Iowa Specialty Hospital

Maternity Center: Breastfeeding

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Congratulations! Having a new baby is a very exciting time. You want to give your newborn the very best start. While breastfeeding is a personal choice, it delivers a lot of perks - for moms and little ones alike.

According to the American Academy of Pediatrics (AAP), breastfeeding may protect babies against several conditions, from diarrhea and respiratory tract infection to diabetes and childhood obesity. Benefits for moms also include decreased postpartum bleeding, early return to pre-pregnancy weight, and lower risk of breast and ovarian cancers.

Human milk contains the perfect balance of nutrients, is easy for your baby to digest and can boost the immune system. Breastfeeding proves challenging at times, especially for new moms. To help ensure your success Iowa Specialty Breastfeeding Center offers these tips:

  • Mother breastfeeding baby.Be Aware of Your Baby’s Hunger Cues
    Cues include restlessness, bringing hands to face or mouth, sucking motions and lip movements. For the first few weeks, most babies breastfeed every 2 to 3 hours.
  • Get Comfortable
    Support yourself with pillows. Cradle your baby close to your breast, or try some other common breastfeeding positions until you find one that suits you both.
  • Encourage Proper Latch On and Sucking
    With an effective latch-on, you should feel a gentle pulling sensation on your breast, but not pinching or a tight feeling.
  • Breastfeed on Both Sides
    Let your baby feed from one breast thoroughly (until your breast feels soft).  Try burping baby briefly after each side. Offer the second breast with each feeding. Baby may not always take both sides but should be offered. Alternate which side you start the feeding on. If baby will only feed on one side, then begin pumping the other side with each feeding to preserve your milk supply. 
  • Understand the Role of Pacifiers
    The AAP strongly advises exclusive breastfeeding for at least 6 months. Exclusive breastfeeding means that your baby has only breastmilk for 6 months. That means giving your baby human milk from your breast or from bottles. The AAP advises using pacifiers to decrease the risk of SIDS (sudden infant death syndrome) when baby is sleeping. For breastfeeding mothers, the AAP advises waiting until breastfeeding is well-established. Then the pacifier is not replacing the feeding. Well-established breastfeeding means: your baby can easily latch on, the latch is comfortable to you with no cracks or bleeding, and your baby is back to birth weight or weighs more than at birth.
  • Take Good Care of Yourself
    That means eating a healthy diet, drinking plenty of fluids, moderate amounts of caffeine, resting as much as possible, quitting smoking and avoiding secondhand smoke, and checking with a health care provider about any medications you’re taking. If your nipples are dry or cracked, apply breastmilk or purified lanolin to help with healing, as well as fixing the latch - deeper (more breast in mouth).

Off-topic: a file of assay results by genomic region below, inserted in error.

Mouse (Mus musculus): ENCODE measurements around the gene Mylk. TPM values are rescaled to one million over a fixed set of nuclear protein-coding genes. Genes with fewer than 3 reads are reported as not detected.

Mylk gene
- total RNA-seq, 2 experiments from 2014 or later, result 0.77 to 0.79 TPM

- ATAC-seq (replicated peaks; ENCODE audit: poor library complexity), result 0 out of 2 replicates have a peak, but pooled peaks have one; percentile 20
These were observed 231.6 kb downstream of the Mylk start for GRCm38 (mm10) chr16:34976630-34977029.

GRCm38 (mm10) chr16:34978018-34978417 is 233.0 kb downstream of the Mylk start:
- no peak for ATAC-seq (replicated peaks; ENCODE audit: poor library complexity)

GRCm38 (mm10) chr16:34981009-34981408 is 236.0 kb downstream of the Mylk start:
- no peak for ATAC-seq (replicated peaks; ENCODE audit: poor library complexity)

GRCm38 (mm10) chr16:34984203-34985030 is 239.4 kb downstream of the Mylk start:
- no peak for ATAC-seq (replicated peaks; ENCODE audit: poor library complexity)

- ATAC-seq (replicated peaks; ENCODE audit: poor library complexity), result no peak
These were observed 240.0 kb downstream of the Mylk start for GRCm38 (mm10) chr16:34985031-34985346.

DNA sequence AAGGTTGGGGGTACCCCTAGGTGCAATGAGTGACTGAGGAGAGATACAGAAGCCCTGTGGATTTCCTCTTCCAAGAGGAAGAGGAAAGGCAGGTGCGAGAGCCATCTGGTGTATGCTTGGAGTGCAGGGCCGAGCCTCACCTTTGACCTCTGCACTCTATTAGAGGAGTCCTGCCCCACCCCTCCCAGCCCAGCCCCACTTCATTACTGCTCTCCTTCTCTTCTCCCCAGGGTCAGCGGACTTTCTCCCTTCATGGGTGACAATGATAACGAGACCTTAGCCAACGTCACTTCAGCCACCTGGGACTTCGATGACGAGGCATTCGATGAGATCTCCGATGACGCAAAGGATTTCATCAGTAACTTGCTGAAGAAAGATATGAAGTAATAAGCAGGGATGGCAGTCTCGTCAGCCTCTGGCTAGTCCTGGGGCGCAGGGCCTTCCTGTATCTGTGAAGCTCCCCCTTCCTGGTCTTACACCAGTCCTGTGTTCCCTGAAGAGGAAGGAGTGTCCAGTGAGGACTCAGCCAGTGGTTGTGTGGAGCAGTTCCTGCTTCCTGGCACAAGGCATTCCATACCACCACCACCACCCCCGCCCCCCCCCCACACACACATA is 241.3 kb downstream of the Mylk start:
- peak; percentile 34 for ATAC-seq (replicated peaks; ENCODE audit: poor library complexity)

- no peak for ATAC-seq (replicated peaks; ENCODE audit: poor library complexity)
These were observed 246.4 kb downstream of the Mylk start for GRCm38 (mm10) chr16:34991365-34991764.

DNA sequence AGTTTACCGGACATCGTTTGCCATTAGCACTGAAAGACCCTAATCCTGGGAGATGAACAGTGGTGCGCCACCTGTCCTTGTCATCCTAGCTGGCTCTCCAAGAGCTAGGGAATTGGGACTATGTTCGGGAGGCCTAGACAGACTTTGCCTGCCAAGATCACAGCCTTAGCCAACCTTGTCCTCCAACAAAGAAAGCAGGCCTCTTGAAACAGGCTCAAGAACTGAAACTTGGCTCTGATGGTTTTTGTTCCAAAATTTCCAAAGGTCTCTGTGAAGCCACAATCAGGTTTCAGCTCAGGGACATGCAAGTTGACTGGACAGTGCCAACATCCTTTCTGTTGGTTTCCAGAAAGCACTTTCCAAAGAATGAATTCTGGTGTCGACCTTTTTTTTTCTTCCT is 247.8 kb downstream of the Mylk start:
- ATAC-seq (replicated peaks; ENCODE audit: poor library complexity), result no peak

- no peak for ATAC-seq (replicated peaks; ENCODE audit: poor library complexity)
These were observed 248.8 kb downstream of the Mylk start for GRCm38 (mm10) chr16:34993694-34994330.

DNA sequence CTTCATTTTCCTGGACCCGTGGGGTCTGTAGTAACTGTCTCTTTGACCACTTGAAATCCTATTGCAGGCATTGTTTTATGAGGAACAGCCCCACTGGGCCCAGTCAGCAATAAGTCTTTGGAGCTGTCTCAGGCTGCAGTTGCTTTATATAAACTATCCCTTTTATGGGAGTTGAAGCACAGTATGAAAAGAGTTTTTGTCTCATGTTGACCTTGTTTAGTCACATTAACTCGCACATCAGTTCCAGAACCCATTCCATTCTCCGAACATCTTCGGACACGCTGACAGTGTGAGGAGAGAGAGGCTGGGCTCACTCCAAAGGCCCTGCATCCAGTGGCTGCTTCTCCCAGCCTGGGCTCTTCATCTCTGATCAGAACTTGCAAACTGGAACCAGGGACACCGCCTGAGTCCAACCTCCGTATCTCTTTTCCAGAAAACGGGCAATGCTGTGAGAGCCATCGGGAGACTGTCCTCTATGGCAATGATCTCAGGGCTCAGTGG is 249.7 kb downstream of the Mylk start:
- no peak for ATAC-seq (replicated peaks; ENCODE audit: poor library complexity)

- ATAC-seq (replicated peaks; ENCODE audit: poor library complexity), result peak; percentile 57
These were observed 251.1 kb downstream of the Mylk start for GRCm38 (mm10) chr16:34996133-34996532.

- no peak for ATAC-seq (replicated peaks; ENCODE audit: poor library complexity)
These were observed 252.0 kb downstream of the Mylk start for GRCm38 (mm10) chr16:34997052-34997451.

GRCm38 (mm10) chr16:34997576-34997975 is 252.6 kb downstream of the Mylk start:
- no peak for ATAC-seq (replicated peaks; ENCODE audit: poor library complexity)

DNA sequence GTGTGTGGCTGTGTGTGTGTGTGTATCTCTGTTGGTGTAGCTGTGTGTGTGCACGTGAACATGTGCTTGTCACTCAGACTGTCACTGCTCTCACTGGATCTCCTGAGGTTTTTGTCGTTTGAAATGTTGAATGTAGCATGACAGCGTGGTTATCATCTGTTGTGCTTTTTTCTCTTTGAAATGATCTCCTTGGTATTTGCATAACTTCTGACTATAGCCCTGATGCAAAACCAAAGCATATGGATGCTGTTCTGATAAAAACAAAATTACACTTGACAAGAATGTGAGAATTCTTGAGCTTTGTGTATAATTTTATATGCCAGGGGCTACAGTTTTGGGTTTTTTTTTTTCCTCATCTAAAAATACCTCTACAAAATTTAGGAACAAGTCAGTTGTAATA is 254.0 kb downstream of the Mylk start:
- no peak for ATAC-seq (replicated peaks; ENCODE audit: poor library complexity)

• Keep Your Chin Up
    If breastfeeding is frustrating or going slower than you anticipated, try not to be too hard on yourself. Hang in there. Seek out a lactation consultant, nurse, or doctor for guidance (particularly if your baby isn’t gaining weight or you experience pain with every feeding).
  • Speak Up and Seek Support
    Don’t hesitate to ask questions or express any concerns with your nurse, your doctor, your hospital lactation consultant or other moms, family and friends.
  • Take a Class
    Iowa Specialty Breastfeeding Center offers breastfeeding classes every other month. A breastfeeding class will give you time to learn more about breastfeeding, ask questions you may have, and develop a relationship with the lactation consultant. Your support person is encouraged to come. Use the links below to learn more and to sign up for a breastfeeding class.

Listen to our Podcast “Let’s DISH About Breastfeeding” with Karin Semans

Learn more about our childbirth and breastfeeding classes.

View our event calendar to sign up for a class.

Mother's Milk Bank of Iowa

If you have the gift of surplus milk, you may donate it to the Mother’s Milk Bank of Iowa to help other babies (many who are vulnerable, fragile, sick, born prematurely), by satisfying their hunger and saving their lives. If you have experienced a loss and want to help other babies, you may also gift your milk to the Milk Bank. There is a prescreening process. If you are interested, please click on the following link for further information.

Iowa Specialty Hospital is a depot or drop-off location. Once you have completed the milk donor screening process, you may bring your frozen milk for donation to Iowa Specialty Hospital – Clarion and we will coordinate with Mother’s Milk Bank of Iowa. 


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